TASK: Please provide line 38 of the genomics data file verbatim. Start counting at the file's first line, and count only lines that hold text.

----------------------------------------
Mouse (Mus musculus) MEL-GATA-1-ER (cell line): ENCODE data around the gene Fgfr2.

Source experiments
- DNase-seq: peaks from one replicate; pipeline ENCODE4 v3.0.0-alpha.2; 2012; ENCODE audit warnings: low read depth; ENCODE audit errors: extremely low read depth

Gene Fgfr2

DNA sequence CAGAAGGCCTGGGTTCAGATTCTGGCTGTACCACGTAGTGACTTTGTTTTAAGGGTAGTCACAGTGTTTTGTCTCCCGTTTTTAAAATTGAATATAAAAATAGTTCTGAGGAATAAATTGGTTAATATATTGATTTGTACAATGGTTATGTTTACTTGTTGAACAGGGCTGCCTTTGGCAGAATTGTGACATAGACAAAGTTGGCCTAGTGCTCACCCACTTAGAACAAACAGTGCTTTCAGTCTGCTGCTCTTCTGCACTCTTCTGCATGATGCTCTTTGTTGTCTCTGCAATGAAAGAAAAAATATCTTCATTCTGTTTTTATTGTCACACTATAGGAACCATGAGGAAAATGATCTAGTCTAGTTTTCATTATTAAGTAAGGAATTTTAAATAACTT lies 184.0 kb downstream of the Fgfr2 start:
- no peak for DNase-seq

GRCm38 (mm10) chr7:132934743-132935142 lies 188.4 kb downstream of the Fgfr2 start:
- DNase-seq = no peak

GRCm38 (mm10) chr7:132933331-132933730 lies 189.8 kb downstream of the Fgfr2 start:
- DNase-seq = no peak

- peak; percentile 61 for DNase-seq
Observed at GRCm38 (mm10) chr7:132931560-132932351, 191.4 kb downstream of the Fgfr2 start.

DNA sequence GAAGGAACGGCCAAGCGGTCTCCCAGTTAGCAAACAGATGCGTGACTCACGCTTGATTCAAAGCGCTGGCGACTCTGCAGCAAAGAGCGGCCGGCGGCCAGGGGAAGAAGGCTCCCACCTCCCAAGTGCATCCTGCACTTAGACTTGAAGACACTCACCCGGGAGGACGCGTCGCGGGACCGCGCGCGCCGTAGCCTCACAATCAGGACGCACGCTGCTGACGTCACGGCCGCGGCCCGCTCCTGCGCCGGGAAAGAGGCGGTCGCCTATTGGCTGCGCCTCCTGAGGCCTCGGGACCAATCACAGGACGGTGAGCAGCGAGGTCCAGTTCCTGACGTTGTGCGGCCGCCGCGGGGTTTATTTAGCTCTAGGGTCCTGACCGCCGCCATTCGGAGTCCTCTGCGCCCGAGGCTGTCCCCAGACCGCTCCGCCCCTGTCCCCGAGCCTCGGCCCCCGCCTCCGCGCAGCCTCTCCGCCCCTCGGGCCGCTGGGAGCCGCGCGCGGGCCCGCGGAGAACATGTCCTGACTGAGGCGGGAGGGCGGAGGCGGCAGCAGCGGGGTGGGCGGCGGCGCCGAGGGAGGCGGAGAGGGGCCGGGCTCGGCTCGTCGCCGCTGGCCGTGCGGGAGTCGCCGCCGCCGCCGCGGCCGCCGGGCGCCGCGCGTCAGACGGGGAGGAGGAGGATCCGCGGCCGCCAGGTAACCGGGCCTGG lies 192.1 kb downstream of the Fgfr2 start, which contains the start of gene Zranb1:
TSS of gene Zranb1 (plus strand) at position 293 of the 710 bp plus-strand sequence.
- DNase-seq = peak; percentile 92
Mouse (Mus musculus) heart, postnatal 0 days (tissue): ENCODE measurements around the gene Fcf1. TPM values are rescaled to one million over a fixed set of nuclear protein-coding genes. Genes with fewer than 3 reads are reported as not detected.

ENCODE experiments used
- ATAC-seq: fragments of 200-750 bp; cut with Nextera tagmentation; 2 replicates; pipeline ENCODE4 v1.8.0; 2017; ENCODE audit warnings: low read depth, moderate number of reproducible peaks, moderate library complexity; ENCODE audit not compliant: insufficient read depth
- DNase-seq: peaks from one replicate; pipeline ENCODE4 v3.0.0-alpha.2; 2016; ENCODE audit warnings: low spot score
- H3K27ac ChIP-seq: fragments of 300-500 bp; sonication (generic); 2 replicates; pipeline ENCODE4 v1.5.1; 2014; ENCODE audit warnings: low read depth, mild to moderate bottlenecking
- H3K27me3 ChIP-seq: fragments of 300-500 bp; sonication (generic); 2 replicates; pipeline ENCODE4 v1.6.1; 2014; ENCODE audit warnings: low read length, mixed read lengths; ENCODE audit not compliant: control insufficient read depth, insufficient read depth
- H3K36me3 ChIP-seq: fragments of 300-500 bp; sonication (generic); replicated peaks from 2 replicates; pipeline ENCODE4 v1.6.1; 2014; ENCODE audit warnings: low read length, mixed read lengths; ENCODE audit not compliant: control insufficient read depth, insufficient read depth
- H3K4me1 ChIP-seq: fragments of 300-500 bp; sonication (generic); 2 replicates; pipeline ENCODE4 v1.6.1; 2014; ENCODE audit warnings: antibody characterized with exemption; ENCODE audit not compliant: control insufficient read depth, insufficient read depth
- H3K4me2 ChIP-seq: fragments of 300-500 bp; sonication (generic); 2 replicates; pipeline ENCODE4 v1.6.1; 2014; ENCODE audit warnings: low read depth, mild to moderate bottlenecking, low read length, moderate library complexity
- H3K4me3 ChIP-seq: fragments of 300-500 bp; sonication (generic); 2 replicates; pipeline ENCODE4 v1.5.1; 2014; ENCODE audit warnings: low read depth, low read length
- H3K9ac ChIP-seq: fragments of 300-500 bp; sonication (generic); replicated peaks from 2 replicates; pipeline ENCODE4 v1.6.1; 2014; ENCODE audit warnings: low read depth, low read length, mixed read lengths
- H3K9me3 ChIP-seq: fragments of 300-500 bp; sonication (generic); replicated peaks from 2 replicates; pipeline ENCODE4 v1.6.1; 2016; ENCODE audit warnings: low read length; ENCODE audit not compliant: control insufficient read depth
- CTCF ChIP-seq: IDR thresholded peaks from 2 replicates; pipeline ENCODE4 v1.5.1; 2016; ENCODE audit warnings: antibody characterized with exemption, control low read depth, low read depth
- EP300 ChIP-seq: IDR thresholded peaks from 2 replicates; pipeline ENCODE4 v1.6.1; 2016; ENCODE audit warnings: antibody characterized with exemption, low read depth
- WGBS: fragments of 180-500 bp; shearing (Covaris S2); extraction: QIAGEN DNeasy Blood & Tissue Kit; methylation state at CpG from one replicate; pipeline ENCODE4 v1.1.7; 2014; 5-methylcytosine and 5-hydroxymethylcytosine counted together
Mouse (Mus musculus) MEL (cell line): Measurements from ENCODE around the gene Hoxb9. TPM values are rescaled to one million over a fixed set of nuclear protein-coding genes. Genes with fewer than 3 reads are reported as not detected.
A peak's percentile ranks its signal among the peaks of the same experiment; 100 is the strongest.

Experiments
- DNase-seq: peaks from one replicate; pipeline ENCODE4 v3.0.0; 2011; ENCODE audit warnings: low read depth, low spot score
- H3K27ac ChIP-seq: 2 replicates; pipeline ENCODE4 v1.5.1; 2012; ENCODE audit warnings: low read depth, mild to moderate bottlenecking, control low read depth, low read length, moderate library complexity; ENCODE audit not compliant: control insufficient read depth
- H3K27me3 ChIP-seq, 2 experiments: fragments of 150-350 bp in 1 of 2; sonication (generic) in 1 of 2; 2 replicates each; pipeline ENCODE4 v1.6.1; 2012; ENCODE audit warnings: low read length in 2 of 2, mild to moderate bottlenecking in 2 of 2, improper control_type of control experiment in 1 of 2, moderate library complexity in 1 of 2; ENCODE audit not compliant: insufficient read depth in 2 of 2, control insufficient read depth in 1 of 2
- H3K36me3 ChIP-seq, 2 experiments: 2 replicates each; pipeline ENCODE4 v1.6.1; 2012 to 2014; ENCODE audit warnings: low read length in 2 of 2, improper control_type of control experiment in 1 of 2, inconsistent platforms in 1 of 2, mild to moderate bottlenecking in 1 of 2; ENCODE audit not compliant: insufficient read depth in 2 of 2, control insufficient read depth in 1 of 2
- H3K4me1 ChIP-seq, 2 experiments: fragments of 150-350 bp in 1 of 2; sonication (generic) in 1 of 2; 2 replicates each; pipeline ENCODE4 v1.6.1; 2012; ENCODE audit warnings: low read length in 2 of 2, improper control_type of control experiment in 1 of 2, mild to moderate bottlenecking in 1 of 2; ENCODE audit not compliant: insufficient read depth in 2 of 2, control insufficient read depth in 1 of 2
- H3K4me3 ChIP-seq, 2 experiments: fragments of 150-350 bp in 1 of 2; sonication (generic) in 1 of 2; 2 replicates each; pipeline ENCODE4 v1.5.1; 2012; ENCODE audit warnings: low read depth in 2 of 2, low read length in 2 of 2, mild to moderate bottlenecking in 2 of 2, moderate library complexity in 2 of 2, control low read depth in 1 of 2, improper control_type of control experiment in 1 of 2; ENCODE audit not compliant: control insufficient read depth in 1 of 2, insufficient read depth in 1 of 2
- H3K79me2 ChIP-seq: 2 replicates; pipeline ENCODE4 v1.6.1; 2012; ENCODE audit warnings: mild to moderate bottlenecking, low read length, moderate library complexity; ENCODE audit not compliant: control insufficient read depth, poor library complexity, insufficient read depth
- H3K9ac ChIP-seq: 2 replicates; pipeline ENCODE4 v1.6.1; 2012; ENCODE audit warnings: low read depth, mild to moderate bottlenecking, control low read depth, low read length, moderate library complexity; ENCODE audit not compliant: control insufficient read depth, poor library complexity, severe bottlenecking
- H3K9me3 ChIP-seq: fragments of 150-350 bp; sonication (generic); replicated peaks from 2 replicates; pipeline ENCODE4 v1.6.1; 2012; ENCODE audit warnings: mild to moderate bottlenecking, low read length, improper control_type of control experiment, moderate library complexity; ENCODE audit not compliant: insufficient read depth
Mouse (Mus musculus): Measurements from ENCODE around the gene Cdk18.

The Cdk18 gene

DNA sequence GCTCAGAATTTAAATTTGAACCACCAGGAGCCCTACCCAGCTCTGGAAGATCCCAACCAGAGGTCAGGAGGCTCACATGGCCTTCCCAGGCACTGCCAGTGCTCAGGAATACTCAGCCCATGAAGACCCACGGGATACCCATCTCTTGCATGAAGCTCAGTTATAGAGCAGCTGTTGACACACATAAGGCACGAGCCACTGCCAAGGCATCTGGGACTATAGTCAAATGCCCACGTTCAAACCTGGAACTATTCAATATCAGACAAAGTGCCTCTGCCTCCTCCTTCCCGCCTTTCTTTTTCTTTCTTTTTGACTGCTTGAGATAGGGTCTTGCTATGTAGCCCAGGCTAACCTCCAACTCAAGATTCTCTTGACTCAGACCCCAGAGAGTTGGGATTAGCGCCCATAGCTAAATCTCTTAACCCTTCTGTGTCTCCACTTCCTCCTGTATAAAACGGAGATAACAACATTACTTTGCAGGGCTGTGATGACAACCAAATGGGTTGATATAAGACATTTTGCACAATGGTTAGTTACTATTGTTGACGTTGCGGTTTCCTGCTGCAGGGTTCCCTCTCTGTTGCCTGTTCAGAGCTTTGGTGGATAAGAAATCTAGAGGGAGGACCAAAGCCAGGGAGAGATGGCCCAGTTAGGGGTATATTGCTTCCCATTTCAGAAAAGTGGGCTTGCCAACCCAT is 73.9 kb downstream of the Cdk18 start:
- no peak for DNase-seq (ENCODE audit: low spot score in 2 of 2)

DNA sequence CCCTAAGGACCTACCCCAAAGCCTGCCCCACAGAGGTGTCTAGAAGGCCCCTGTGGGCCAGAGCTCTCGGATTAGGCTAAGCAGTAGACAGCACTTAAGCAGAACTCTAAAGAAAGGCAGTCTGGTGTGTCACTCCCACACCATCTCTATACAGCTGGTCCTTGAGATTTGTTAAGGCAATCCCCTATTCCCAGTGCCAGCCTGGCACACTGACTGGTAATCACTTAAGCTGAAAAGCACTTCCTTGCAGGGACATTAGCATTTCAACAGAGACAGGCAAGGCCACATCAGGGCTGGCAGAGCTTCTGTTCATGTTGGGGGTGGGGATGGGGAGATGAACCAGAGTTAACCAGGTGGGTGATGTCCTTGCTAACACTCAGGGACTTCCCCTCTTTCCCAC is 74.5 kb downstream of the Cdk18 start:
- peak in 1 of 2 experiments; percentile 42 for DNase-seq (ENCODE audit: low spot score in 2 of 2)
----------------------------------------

- H3K4me1 ChIP-seq, 2 experiments: fragments of 150-350 bp in 1 of 2; sonication (generic) in 1 of 2; 2 replicates each; pipeline ENCODE4 v1.6.1; 2012; ENCODE audit warnings: low read length in 2 of 2, improper control_type of control experiment in 1 of 2, mild to moderate bottlenecking in 1 of 2; ENCODE audit not compliant: insufficient read depth in 2 of 2, control insufficient read depth in 1 of 2